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February 5, 2014

Enbridge looking to build new Alberta terminal and pipeline

Enbridge is planning the construction of additional terminal facilities and a new pipeline to support increased production from an oilsands project in the Christina Lake area of northern Alberta.

“We are pleased to move forward in supporting the planned production growth from the Christina Lake project,” said Guy Jarvis, executive vice president and chief commercial officer of Liquids and Pipelines.

“This expansion furthers Enbridge’s plans to bring incremental volume from projects in the region to the Athabasca Twin pipeline.”

The Sunday Creek Terminal expansion includes the development of a new site adjacent to the existing terminal and the construction of a new 350,000 barrel tank.

It will include associated piping, pumps and measurement equipment, as well as civil construction work for a future tank.

The estimated cost for the expansion is about $200 million and the project is scheduled for completion in the third quarter of 2015.

The existing Sunday Creek Terminal was put into service in August 2011.

The Christina Lake oilsands project, operated by Cenovus Energy and jointly owned with ConocoPhillips, is located about 120 kilometres south of Fort McMurray.

Christina Lake started production in 2002 and has eight phases planned so far.

Phases A, B, C, D and E are in operation, while plans for phases F and G have received regulatory approval.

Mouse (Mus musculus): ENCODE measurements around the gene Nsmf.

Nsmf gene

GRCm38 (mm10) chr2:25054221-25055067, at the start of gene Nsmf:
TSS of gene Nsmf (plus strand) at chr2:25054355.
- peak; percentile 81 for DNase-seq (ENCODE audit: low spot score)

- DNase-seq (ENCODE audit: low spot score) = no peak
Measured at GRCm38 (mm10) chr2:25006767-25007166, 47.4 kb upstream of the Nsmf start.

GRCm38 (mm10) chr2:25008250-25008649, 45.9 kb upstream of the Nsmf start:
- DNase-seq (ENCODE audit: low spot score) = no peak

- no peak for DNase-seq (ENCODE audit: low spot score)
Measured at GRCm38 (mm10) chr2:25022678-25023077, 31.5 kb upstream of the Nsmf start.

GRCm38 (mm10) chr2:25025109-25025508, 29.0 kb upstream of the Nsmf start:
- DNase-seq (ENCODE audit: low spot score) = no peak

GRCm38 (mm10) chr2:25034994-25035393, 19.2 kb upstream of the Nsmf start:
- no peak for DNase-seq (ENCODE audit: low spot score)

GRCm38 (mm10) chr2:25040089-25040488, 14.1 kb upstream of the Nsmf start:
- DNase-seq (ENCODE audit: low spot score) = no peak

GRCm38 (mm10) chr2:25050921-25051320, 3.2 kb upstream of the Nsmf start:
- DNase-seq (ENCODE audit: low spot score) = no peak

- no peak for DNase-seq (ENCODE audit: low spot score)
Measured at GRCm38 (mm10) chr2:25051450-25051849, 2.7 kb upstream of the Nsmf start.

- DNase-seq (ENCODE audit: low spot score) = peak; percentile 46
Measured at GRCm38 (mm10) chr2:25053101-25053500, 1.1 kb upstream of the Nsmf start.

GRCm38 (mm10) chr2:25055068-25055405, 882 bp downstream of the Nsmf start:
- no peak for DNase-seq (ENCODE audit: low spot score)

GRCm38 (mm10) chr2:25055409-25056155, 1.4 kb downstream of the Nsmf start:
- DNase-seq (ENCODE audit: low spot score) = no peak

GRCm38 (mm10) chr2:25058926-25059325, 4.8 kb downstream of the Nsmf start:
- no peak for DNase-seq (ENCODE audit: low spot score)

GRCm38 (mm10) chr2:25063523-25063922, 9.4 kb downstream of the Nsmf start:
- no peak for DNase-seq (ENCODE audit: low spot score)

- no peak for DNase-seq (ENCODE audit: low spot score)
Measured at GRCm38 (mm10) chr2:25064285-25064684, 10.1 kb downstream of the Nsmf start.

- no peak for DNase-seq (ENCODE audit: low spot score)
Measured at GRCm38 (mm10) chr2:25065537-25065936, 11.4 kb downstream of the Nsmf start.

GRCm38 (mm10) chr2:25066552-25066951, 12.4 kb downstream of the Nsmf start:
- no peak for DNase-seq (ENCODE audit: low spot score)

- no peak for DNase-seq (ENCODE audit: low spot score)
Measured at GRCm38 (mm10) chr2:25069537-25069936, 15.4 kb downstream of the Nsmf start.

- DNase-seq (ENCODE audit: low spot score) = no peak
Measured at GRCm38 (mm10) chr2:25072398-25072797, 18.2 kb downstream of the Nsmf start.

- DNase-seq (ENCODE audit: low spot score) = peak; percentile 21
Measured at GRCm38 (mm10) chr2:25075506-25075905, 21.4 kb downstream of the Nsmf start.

An application for Phase H was submitted for regulatory review in 2013.

The project supports a production capacity increase of 50,000 bbl/d to 310,000 bbl/d.

Enbridge is also planning to expand the existing Athabasca Pipeline to increase capacity requirements of the Christina Lake oilsands project. The National Energy Board (NEB) released a report on Jan. 30 that recommends the federal government approve Enbridge’s Edmonton to Hardisty Pipeline Project.

The project includes the construction of a new 36 inch diameter pipeline, about 182 km in length, from its existing Edmonton Terminal, near Edmonton to its existing Hardisty Terminal, near Hardisty.

The NEB also approved the construction of a new initiating pump station at the existing Enbridge Edmonton Terminal, as well as two new pump stations at each of Enbridge’s existing Strome and Kingman stations.

In addition, the project involves the construction of associated facilities and infrastructure at the existing Edmonton and Hardisty Terminals.

This includes interconnecting piping, receiving and sending traps, a new booster pump at the existing Edmonton terminal, electrical infrastructure, instrumentation controls, and supervisory control and data acquisition system equipment.

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